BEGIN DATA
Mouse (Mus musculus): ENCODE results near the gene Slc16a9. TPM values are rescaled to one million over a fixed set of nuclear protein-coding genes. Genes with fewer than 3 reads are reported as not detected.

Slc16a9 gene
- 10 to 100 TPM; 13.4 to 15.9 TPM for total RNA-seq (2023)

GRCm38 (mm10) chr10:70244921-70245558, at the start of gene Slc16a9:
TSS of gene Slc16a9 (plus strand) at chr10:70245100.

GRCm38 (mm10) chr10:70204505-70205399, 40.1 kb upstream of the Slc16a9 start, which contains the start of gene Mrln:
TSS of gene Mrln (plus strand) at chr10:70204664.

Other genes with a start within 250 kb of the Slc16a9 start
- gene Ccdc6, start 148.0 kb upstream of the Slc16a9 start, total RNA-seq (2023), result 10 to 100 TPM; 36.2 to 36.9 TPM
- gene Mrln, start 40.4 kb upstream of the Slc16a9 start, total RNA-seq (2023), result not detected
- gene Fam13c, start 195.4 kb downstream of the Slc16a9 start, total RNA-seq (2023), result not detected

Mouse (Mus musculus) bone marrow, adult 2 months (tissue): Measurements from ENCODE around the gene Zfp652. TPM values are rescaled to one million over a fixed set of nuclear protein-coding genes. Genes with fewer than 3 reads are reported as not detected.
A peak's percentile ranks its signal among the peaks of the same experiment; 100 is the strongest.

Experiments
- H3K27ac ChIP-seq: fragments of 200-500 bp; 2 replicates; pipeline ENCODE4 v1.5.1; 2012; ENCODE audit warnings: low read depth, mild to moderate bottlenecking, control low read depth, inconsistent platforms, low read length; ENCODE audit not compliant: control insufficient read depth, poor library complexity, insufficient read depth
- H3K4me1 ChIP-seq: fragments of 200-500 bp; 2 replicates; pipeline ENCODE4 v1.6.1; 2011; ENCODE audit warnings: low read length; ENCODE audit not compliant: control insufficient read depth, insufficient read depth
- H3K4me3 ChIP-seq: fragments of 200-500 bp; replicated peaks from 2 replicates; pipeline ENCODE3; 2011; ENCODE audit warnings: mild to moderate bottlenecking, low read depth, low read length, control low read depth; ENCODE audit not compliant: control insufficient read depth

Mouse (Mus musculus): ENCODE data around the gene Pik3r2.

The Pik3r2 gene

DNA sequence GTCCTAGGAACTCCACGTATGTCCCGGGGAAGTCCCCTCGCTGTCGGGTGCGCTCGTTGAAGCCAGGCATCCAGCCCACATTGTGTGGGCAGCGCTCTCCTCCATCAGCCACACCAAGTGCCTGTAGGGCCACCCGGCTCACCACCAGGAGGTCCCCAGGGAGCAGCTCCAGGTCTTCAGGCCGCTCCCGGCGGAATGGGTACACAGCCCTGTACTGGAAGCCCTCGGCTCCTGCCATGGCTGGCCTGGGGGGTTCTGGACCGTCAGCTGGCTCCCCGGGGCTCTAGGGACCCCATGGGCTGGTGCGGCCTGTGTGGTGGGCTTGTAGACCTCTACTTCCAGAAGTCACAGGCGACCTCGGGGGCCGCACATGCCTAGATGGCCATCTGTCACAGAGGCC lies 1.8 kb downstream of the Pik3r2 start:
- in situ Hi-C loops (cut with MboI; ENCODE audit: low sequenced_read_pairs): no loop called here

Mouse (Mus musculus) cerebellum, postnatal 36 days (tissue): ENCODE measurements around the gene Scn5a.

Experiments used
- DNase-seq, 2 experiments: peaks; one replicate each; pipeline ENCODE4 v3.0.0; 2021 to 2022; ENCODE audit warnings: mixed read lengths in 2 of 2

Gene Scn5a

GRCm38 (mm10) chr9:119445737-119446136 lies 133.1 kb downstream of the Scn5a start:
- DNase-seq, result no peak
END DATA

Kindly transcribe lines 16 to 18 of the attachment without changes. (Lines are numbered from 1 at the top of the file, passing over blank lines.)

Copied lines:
- H3K4me1 ChIP-seq: fragments of 200-500 bp; 2 replicates; pipeline ENCODE4 v1.6.1; 2011; ENCODE audit warnings: low read length; ENCODE audit not compliant: control insufficient read depth, insufficient read depth
- H3K4me3 ChIP-seq: fragments of 200-500 bp; replicated peaks from 2 replicates; pipeline ENCODE3; 2011; ENCODE audit warnings: mild to moderate bottlenecking, low read depth, low read length, control low read depth; ENCODE audit not compliant: control insufficient read depth

Mouse (Mus musculus): ENCODE data around the gene Pik3r2.